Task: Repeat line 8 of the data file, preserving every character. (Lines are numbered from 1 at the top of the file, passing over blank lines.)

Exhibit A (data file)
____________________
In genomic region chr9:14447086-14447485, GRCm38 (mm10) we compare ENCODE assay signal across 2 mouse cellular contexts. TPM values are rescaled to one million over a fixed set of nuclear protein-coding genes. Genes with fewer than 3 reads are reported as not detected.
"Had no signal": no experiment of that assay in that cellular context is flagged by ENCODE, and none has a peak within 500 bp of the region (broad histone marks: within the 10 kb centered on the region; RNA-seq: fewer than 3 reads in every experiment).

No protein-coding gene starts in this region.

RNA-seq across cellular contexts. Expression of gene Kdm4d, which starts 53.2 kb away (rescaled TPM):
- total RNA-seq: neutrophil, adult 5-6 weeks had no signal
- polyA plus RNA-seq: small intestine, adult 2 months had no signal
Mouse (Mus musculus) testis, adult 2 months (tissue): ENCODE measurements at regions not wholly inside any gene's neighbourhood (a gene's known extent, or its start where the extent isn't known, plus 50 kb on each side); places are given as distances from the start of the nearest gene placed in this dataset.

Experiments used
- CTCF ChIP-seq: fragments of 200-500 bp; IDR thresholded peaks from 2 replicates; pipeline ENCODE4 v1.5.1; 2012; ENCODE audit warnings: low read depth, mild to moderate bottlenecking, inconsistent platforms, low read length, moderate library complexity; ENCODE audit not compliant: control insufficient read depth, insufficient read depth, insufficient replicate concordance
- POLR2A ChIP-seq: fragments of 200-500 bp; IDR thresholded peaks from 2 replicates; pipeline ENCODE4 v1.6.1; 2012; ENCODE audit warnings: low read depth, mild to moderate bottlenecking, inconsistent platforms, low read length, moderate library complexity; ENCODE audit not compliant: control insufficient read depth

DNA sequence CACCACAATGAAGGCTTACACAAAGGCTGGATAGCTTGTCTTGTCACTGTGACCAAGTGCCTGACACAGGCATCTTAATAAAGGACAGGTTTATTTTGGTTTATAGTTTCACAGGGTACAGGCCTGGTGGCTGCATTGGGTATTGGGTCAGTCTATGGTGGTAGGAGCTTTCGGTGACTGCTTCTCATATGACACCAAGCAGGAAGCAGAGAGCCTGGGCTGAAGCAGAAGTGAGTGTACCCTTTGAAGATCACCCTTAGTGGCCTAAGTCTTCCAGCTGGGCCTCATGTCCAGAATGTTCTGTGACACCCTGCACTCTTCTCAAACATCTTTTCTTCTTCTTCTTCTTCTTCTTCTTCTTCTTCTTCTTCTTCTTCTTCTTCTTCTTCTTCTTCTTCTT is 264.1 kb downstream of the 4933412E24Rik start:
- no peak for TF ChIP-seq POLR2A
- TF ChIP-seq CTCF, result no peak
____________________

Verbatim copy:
Experiments used